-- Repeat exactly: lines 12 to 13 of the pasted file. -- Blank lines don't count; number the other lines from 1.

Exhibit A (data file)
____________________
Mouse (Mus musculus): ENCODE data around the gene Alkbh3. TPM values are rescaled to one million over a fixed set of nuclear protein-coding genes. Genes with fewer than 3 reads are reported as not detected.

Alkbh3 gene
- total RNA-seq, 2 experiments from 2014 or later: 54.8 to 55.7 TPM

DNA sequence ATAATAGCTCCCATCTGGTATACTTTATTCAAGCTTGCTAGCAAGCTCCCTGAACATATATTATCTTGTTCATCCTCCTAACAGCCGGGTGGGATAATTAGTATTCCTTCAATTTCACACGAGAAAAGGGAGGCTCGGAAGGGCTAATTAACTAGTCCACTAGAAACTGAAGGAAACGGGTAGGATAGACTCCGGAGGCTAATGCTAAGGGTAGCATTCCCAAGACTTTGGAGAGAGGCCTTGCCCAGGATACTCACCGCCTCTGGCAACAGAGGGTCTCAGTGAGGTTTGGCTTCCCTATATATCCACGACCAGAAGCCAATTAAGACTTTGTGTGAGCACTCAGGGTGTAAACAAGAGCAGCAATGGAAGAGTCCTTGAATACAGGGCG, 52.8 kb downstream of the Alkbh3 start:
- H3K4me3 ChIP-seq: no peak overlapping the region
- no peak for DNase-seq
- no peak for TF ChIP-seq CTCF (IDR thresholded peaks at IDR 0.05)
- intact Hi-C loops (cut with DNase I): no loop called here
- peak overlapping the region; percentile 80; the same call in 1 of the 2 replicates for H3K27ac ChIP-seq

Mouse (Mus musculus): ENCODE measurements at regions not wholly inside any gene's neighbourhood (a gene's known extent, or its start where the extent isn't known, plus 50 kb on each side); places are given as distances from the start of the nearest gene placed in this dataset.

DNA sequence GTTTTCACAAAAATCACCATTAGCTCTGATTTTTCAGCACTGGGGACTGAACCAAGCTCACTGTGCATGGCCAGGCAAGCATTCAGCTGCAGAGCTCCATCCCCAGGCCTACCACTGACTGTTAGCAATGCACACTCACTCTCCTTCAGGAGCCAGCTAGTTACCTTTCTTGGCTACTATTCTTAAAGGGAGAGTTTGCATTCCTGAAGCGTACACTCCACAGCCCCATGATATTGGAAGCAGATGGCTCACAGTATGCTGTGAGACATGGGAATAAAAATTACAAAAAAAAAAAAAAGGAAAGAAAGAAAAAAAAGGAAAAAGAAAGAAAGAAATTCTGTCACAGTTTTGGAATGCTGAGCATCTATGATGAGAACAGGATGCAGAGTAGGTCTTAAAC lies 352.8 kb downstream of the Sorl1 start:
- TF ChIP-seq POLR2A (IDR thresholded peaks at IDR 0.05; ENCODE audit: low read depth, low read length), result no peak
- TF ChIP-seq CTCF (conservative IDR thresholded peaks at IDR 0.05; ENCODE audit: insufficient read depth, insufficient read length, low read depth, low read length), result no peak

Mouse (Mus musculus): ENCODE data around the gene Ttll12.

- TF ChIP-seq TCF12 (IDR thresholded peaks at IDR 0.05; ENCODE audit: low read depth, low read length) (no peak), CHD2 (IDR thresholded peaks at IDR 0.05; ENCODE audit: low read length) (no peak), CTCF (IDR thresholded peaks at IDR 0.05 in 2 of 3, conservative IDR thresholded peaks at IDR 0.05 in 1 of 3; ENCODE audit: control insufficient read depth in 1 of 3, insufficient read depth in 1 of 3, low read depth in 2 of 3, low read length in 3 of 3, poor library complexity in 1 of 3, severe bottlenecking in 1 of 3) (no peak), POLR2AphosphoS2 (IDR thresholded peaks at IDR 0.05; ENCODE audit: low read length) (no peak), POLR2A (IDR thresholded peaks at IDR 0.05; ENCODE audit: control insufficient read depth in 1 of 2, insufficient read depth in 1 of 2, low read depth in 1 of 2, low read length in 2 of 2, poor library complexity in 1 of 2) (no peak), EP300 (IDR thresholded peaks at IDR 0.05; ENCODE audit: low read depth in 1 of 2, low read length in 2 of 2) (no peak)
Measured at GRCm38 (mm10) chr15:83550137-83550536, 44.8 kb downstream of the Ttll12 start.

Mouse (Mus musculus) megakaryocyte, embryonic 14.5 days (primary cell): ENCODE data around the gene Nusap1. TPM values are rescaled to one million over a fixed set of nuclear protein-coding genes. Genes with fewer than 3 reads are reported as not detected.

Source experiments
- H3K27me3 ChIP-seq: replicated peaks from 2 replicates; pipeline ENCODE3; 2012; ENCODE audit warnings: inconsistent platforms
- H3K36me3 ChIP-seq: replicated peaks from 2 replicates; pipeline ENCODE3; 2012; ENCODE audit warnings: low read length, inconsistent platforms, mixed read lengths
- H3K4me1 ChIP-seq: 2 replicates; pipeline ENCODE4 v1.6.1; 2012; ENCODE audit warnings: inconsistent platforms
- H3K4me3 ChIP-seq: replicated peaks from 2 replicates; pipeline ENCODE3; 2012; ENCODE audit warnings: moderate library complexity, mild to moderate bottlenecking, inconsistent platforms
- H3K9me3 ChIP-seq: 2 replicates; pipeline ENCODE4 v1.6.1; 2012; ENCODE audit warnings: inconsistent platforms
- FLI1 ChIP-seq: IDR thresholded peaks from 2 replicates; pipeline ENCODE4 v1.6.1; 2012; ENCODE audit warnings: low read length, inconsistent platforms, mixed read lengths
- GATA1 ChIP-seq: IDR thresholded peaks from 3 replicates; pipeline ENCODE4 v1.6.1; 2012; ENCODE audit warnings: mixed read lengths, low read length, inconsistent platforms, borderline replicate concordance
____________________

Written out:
- TF ChIP-seq POLR2A (IDR thresholded peaks at IDR 0.05; ENCODE audit: low read depth, low read length), result no peak
- TF ChIP-seq CTCF (conservative IDR thresholded peaks at IDR 0.05; ENCODE audit: insufficient read depth, insufficient read length, low read depth, low read length), result no peak